Driving in the EU after Brexit

Now the UK has officially left the EU, we have put together a guide to help our drivers understand the changes and implications of driving in Europe. If you’re driving anywhere in Europe, you’ll now need some additional documentation including a green card insurance document, a GB sticker and you’ll also need a passport with at least six months’ validity to enter Europe.

Read on for more information about the requirements.

VE103B certificates

As a reminder, UK drivers who drive a leased or salary sacrifice vehicle will continue to need a ‘Vehicle on Hire Certificate’ (VE103B) for driving abroad which Tusker can provide upon request. With more border checks expected, it’s important to have this documentation available in your car. If you are travelling to Europe in your vehicle please call our driver line at least a week in advance to obtain a VE103B and the green car insurance (mentioned below) for your vehicle.

New country sticker requirements

Cars with number plates with either the Euro and GB flags will no longer be sufficient for EU driving. Both the GB sticker and the EU flag are now needed. It’s not necessary to change number plates, a GB sticker will suffice and can be purchased from a number of outlets including Halfords and Amazon.co.uk. The GB sticker must be displayed on the rear of your car and any trailer before travel outside of the UK.

Green Card Insurance

UK drivers will need to carry a motor insurance Green Card when driving in the EU and EEA to prove that they are insured. Green Cards are an internationally recognised proof of car insurance cover. Green Cards are only valid for 90 days so if your insurance renews during the period you’re driving in Europe, you’ll need two Green Cards to cover both insurance policies. If you’re already a Tusker driver, please contact our Driverline before travel to arrange.

To make a claim against a driver or insurer, UK motorists will need to make the claim in the country in which the accident took place. If a UK driver is involved in an accident caused by an uninsured or untraced driver they may not receive compensation. However, this will vary from country to country.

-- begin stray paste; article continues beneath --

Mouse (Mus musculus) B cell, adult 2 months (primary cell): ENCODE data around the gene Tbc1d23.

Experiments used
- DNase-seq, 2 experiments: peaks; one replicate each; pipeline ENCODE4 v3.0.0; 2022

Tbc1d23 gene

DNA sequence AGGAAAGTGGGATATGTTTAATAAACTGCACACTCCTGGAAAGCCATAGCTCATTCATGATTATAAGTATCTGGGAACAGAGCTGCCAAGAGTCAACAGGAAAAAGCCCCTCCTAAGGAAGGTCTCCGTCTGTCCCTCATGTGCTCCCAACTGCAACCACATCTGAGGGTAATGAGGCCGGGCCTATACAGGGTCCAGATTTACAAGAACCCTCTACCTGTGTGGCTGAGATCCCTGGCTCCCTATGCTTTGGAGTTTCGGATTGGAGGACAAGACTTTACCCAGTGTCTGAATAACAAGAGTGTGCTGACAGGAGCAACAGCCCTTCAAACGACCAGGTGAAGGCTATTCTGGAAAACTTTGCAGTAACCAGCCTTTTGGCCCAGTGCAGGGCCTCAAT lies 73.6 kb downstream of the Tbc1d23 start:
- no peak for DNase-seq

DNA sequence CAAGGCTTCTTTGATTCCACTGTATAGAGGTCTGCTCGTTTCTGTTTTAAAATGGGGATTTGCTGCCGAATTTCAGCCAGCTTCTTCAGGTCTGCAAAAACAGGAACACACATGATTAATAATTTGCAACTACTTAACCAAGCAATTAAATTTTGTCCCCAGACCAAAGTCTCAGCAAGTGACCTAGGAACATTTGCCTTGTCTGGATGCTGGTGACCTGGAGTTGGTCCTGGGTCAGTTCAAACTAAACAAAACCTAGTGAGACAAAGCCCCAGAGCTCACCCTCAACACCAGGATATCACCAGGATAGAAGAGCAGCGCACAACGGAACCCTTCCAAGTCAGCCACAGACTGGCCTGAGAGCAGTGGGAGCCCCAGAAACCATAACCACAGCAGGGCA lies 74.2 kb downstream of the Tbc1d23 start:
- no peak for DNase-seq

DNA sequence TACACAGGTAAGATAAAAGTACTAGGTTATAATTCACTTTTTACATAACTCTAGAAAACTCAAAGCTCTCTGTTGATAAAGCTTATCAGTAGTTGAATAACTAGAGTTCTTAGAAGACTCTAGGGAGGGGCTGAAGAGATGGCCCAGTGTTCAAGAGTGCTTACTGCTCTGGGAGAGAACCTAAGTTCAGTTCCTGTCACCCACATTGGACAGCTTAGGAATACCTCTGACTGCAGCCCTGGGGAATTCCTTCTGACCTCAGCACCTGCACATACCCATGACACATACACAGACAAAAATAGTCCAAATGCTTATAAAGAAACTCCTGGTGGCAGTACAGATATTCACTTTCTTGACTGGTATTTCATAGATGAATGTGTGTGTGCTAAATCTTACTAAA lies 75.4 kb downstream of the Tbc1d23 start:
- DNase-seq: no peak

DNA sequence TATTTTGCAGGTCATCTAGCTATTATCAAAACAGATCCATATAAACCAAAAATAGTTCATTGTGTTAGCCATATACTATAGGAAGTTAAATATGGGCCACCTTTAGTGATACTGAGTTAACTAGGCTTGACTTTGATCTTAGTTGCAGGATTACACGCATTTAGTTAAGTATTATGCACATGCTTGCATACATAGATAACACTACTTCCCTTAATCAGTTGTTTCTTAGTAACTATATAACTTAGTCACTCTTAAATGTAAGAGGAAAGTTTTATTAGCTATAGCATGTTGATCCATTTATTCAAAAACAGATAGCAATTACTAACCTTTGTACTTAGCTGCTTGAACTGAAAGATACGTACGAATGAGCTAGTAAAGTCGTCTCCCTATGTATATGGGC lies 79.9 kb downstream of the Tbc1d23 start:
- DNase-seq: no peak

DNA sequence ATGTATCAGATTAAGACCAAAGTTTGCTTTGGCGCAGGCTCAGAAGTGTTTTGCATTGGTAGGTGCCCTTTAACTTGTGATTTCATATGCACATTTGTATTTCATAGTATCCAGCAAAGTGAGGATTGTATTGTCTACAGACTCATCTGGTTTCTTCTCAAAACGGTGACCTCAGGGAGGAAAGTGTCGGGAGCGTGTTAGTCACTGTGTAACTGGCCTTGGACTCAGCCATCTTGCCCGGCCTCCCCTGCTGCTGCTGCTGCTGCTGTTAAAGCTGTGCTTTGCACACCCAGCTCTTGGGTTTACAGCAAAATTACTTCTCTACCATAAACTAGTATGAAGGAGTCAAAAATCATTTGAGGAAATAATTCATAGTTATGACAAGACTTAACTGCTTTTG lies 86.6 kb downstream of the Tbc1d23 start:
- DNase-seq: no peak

Driving in Ireland? Green Cards will not be required when travelling in the Republic of Ireland, Northern Ireland or Britain. An agreement has been reached with the UK Department of Transport which means that Irish residents holding valid insurance will not have to get a Green Card for travel in Northern Ireland or Britain.

Taking a trailer away with you?

Some EEA and EU countries require a separate green card as proof of insurance for your trailer, including caravans. If you’re travelling with a trailer, you’ll need two green cards: one for the towing vehicle, and one for the trailer.

If you’re towing non-commercial trailers weighing over 3,500kg, they will need to be registered through the Government Gateway before they can travel to or through most EU and EEA countries. Register to take your trailer abroad here: https://www.gov.uk/register-trailer-to-take-abroad

Hiring a car in the EU

If you’re hiring a car when you get to Europe, the rental firm may ask to see a digital record of your driving licence. You can get a free licence check code for this purpose from the DVLA website up to 21 days before your trip.

What else do I need to know?

Drivers should take extra care to adhere to EU rules when driving abroad. Different countries have certain requirements of what motorists need to have in their vehicle so we’d suggest you always check requirements beforehand for the country you’re visiting. For example, you need to have a warning triangle in your car as well as a reflective jacket and breathalyser kit when driving in France. The jacket must be kept in the car — not in the boot — because you are expected to be wearing it when stepping out of your vehicle in an emergency. You can check all requirements by country on the RAC website: https://www.rac.co.uk/drive/travel/

Interested in finding out more?